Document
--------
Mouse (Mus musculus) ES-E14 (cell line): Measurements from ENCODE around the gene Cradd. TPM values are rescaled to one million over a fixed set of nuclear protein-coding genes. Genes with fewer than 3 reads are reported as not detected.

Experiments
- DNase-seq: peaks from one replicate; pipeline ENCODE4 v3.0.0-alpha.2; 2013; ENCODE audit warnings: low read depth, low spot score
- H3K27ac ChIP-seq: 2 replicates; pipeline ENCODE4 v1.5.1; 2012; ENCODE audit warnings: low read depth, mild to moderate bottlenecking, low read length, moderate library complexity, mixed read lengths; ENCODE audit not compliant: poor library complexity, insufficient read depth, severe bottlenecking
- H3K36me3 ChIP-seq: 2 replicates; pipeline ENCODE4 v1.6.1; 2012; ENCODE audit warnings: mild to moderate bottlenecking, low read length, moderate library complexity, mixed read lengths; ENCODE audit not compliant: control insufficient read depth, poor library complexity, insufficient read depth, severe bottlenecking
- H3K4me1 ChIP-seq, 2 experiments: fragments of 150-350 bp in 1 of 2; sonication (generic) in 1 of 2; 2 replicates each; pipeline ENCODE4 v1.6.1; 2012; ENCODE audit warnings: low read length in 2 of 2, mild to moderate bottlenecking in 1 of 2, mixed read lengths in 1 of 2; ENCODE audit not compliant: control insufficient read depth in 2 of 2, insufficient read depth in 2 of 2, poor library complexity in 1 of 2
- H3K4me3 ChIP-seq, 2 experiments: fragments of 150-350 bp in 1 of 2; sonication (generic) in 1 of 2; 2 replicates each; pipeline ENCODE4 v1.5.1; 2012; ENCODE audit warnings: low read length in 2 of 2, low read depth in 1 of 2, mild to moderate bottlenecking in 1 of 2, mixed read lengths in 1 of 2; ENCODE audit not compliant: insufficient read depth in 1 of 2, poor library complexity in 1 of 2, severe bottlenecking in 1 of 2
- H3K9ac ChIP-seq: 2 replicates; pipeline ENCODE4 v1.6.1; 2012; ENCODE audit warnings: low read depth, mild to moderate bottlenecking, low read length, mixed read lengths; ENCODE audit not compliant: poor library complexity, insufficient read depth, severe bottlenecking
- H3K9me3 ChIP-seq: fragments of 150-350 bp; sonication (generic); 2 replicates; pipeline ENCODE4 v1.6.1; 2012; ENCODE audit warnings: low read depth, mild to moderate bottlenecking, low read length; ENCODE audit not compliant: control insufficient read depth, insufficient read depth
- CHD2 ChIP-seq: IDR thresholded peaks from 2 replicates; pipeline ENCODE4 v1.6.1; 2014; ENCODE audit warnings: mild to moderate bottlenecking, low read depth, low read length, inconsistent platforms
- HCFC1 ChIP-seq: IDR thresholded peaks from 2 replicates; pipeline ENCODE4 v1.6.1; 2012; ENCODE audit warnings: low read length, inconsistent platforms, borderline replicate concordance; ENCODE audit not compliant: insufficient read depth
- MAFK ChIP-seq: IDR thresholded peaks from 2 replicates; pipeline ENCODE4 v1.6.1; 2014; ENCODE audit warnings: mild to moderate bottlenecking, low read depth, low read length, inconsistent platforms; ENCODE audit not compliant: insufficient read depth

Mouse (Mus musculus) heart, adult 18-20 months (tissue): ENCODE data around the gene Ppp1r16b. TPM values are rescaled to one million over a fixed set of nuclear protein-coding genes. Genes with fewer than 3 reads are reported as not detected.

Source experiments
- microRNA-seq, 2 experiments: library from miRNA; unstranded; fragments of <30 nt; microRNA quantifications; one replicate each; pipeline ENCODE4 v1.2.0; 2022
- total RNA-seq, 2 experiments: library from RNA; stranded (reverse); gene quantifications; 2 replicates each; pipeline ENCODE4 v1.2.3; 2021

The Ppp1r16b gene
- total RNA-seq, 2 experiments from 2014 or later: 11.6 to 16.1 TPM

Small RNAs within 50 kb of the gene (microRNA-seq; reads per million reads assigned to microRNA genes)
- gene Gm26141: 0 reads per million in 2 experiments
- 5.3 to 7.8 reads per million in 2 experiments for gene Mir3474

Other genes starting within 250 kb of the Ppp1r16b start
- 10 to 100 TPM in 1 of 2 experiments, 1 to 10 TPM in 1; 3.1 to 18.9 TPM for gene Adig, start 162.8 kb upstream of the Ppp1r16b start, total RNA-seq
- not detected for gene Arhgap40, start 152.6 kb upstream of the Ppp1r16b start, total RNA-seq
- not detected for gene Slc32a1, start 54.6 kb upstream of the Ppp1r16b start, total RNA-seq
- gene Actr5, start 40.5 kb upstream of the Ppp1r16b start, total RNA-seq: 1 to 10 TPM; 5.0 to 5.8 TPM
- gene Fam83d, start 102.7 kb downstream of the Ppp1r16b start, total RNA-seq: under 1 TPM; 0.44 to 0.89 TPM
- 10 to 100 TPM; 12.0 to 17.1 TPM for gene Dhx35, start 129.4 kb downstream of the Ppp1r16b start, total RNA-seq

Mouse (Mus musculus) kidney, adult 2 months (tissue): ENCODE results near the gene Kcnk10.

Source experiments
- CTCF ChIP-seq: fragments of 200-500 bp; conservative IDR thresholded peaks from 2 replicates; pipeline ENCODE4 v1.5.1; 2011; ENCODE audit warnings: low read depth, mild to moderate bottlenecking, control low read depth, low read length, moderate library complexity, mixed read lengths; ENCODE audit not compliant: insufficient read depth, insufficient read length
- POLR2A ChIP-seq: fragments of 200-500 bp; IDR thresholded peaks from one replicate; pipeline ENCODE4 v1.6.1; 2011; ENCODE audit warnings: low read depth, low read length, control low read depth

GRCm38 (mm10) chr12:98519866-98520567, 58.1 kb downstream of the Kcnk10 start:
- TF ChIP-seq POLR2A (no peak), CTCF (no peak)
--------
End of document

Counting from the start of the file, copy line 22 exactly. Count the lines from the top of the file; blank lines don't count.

Other genes starting within 250 kb of the Ppp1r16b start